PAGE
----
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Changes of isoflavones during processing of soy protein isolates


Soy protein isolate (SPI) is a widely used food ingredient and is made by extracting soy flour (SF) under slightly alkaline pH, followed by precipitation, washing, and drying. Soy foods and foods containing soy protein ingredients have great potential in the prevention of cardiovascular diseases and cancers. These health benefits have been attributed to isoflavones in soy protein ingredients. However, the current processing techniques were developed many years ago without this knowledge. The objective of this study was to investigate the mass balance of different isoflavones during manufacturing of SPI and to provide basic information to assist further development efforts leading to preservation of soy isoflavones in soy protein ingredients. The study revealed that only about 26% of the total isoflavones in SF remained in SPI. The percentages of total isoflavones lost during extraction, precipitation, and washing were 19, 14, and 22%, respectively. Washing was the step where most isoflavones were lost. The isoflavone profile of the SPI was different from that of SF. The former contained much more aglucones (genistein and daidzein), while the latter had almost none. The high content of aglucones in SPI was probably due to the hydrolysis of glycosides.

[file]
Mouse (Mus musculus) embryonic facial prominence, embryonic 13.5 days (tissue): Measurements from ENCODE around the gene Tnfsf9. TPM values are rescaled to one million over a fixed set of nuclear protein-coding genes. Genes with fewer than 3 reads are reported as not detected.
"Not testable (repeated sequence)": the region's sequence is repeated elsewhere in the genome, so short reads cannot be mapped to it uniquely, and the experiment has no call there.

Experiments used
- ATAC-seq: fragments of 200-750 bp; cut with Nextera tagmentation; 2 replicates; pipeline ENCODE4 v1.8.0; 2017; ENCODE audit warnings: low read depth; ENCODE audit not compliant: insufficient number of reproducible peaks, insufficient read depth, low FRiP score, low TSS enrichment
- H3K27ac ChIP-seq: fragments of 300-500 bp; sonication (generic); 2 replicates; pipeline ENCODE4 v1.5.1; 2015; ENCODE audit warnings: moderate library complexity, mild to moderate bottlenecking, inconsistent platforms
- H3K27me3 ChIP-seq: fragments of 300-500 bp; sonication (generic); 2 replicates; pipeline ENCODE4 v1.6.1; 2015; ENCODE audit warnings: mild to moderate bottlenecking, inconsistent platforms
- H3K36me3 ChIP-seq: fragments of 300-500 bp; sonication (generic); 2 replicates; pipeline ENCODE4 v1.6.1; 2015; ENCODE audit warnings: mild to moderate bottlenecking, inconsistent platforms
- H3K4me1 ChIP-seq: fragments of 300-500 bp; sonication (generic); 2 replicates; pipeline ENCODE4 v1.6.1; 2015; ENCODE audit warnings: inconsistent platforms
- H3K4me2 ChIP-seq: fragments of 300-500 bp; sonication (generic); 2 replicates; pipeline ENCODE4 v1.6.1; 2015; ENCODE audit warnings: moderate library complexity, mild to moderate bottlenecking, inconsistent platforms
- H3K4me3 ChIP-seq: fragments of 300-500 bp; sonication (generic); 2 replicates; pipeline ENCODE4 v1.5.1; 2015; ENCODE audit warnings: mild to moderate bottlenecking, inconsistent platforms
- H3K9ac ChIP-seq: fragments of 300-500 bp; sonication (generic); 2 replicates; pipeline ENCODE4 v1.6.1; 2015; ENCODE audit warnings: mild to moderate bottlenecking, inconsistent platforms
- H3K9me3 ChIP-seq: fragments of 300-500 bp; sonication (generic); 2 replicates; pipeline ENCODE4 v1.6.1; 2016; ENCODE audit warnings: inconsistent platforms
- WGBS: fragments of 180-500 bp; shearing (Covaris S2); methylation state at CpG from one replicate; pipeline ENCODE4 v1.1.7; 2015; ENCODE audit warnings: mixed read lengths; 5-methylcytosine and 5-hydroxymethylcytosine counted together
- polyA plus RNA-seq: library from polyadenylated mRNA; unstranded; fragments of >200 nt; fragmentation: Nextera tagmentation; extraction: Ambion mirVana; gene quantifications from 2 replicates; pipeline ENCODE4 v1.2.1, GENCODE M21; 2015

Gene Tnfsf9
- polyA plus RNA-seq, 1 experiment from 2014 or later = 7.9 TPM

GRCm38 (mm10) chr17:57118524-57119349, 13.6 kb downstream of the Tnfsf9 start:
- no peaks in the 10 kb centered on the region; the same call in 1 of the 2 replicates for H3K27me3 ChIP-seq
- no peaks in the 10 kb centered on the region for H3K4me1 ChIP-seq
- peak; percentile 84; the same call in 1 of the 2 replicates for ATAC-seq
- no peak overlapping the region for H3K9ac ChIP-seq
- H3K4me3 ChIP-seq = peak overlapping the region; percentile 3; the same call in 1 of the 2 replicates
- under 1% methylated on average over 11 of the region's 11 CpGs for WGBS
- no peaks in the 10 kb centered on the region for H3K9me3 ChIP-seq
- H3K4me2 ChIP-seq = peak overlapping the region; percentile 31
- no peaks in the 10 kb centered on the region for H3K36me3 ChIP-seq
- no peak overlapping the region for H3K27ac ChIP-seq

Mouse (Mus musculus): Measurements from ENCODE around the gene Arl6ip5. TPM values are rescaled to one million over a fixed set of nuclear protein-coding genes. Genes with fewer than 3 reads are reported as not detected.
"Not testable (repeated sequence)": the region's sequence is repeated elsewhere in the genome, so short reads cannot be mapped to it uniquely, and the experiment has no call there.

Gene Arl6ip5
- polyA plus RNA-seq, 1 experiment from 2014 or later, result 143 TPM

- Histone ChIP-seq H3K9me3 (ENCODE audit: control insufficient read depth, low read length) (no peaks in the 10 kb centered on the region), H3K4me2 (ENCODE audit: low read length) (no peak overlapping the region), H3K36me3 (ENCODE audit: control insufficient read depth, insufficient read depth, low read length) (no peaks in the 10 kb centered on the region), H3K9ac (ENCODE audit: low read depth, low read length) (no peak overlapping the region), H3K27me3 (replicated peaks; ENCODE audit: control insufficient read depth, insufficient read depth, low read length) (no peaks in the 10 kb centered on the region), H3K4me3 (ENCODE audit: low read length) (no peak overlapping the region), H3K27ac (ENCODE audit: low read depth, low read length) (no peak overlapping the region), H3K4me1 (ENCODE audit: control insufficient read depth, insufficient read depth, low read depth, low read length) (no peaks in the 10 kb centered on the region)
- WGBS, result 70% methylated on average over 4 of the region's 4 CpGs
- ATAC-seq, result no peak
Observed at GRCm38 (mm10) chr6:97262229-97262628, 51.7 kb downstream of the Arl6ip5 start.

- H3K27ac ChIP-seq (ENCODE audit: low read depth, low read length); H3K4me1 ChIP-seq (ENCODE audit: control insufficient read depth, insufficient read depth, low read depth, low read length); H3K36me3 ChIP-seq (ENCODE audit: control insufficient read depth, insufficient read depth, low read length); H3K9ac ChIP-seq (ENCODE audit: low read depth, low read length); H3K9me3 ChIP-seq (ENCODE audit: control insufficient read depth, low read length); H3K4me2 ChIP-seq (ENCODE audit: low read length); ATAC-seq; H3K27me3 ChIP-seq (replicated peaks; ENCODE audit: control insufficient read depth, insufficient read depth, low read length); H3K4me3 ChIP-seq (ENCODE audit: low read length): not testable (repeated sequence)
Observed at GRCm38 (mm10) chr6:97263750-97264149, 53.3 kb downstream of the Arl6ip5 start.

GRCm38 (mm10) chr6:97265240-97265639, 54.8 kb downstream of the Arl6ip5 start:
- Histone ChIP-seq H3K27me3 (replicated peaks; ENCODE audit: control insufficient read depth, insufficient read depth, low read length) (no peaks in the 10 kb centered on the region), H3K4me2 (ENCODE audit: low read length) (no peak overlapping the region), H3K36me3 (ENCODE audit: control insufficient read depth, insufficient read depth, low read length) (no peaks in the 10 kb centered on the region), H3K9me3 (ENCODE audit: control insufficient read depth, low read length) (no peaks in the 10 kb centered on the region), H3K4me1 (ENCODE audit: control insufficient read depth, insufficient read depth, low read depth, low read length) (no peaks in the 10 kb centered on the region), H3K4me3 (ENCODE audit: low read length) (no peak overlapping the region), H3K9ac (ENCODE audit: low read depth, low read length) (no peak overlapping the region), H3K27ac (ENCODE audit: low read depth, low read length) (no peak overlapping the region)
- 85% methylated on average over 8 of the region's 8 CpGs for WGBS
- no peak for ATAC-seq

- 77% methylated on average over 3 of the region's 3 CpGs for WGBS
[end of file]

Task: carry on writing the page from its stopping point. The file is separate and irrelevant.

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Correspondence to C. Wang.

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Wang, C., Ma, Q., Pagadala, S. et al. Changes of isoflavones during processing of soy protein isolates. J Amer Oil Chem Soc 75, 337 (1998).

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Key Words

  • Daidzein
  • genistein
  • isoflavones
  • processing
  • soy protein isolate